Don’t think your Colorado vote matters? Think again!

While general elections produce more buzz with greater attention on the presidential race, we must not forget the old adage that all politics are local. Don’t believe me?

The Colorado ballot is two pages front and back! Other than the presidential election, the rest of the ballot focuses on important Colorado-specific issues.

The power and importance of a few votes is abundantly clear in local elections. For instance, the 2012 general election in Colorado had some very close local election results.

According to the Colorado Secretary of State, the 2012 election for State House of Representatives in District 59 was decided by only 917 votes out of 44,679 ballots cast. Only 69.63% of registered voters voted. That means 19,488 registered voters didn’t show up on election day. If fewer than 5% of the registered voters who didn’t show up on election day had voted, the race may have had different results.CO-Voting-Blog-11.3.16.jpg

What’s more, the 2012 Colorado State Senate race in District 19 was decided by just 584 votes out of 80,344 ballots cast. An increase of one-half of one percent (0.5%) could have changed those results!

And we are only talking about percentages of registered voter turnout. This doesn’t include the thousands of people who don’t even register to vote!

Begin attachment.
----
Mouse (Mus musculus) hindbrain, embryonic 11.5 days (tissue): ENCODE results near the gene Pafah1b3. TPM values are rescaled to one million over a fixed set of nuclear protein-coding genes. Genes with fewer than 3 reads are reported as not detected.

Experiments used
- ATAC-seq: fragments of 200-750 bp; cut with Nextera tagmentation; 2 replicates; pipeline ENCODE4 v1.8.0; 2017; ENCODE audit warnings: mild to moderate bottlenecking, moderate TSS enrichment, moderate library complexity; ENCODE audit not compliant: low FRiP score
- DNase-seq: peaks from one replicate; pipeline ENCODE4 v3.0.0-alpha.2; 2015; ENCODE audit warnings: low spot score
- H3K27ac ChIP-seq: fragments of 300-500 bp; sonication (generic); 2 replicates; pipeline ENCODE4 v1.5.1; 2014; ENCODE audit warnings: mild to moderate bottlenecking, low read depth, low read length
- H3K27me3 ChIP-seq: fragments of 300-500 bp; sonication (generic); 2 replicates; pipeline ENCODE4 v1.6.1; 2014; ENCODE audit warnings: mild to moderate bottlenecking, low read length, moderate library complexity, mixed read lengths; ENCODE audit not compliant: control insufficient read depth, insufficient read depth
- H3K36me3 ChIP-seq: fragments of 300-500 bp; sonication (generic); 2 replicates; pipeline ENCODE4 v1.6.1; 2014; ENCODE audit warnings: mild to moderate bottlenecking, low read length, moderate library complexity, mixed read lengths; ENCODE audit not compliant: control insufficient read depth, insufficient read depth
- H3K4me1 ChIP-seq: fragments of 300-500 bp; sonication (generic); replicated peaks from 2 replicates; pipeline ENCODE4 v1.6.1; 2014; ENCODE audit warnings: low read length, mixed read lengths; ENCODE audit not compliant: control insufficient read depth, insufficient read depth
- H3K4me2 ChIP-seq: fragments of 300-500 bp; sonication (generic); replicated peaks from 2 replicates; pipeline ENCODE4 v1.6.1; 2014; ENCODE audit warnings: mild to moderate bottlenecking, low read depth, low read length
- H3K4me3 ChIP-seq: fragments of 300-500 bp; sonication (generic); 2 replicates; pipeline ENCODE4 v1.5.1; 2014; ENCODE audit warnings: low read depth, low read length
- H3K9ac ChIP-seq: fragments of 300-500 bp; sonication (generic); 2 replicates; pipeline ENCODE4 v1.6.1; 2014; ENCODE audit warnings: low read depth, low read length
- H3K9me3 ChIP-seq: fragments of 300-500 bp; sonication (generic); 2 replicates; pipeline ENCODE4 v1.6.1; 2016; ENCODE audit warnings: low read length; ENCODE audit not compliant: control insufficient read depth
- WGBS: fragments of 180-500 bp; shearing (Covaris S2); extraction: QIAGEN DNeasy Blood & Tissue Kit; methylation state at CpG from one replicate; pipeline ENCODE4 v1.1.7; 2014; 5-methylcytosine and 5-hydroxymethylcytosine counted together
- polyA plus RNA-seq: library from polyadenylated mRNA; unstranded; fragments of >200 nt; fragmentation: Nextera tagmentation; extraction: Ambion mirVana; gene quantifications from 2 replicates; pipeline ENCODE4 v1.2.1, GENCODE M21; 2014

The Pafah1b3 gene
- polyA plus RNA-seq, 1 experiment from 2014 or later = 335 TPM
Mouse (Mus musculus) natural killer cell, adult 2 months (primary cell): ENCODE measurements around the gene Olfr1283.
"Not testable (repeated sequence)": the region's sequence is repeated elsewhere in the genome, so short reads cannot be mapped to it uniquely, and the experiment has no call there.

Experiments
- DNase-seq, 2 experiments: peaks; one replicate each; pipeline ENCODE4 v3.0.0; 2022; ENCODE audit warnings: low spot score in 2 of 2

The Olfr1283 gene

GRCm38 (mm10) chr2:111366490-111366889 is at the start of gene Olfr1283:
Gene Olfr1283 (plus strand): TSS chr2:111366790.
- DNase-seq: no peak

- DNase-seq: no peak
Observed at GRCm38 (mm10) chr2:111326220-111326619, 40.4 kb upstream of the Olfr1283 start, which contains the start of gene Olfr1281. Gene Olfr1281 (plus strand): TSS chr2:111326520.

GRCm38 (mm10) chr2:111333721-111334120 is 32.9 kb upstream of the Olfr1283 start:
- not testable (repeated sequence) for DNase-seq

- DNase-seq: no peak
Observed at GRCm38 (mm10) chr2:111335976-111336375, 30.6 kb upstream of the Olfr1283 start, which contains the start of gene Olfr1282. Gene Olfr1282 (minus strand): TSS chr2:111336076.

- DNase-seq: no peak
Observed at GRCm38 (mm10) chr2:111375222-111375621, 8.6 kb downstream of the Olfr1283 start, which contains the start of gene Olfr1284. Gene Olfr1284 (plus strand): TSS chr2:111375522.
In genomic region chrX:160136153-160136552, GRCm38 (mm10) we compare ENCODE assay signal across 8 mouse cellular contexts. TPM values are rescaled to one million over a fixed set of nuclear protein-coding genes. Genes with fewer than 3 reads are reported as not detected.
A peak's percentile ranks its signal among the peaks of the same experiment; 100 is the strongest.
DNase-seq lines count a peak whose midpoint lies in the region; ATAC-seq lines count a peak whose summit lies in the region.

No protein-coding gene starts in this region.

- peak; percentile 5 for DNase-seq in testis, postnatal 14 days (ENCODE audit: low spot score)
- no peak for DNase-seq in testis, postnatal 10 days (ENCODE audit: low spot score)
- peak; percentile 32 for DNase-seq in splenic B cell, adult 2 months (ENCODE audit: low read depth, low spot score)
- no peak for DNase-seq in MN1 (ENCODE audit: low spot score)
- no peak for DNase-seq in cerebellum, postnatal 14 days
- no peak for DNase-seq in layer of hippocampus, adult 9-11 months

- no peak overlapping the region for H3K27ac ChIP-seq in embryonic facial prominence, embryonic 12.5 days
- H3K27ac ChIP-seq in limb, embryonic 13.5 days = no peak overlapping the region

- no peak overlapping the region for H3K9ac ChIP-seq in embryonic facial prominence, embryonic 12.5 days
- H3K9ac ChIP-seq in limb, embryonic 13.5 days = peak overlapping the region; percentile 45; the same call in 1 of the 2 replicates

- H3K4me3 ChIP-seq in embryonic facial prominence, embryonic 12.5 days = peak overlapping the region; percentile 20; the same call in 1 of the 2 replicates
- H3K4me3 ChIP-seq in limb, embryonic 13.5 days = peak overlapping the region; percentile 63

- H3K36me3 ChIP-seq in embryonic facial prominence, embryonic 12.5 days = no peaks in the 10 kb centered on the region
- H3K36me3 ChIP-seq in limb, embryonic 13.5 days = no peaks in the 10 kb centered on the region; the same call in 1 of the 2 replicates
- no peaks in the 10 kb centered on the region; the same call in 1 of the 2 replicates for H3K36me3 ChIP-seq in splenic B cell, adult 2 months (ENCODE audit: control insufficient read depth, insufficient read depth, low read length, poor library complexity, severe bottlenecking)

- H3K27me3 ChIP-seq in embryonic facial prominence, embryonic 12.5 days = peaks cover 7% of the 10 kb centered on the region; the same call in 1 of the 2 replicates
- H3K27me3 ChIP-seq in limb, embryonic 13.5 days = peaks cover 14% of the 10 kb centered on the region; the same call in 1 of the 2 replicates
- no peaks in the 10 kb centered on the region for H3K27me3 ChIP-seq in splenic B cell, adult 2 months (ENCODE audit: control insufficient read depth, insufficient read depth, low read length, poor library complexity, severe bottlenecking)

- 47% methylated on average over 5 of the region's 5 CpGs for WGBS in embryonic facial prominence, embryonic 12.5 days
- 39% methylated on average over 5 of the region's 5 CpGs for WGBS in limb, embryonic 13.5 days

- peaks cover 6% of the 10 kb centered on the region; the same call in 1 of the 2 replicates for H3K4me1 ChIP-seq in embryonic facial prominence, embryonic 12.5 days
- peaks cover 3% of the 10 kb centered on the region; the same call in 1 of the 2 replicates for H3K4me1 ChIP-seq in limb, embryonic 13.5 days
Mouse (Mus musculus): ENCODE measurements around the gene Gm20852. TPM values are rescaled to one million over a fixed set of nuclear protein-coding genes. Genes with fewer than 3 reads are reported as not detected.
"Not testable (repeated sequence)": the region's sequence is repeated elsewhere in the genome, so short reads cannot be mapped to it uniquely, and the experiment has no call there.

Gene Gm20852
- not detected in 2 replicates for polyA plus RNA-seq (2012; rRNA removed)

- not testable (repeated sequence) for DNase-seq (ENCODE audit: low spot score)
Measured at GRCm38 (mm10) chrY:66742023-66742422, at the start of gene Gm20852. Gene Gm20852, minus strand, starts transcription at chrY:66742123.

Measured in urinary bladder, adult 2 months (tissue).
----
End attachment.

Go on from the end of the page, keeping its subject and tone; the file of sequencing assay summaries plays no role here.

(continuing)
According to CIRCLE, during the 2014 midterm election only 26.6% (204,256 total voters) of eligible voters between the ages of 18-29 voted in Colorado. Despite this low turnout, Colorado ranked third highest in the nation after Oregon and Maine.

Think back to those close Colorado state races in 2012. Six of 14 state senate races were determined by 7,454 votes or less!  In theory, an increase of just 1% (7856 votes) in youth voter turnout may have changed the results of those elections.

During this election, remember the importance of local elections and the impact each vote has for the cause or candidate that you support.

Stop and think of what is possible if youth voter turnout rises to 85%!  It all starts with you registering to vote and then engaging in your civic responsibility and right by casting your vote!

 


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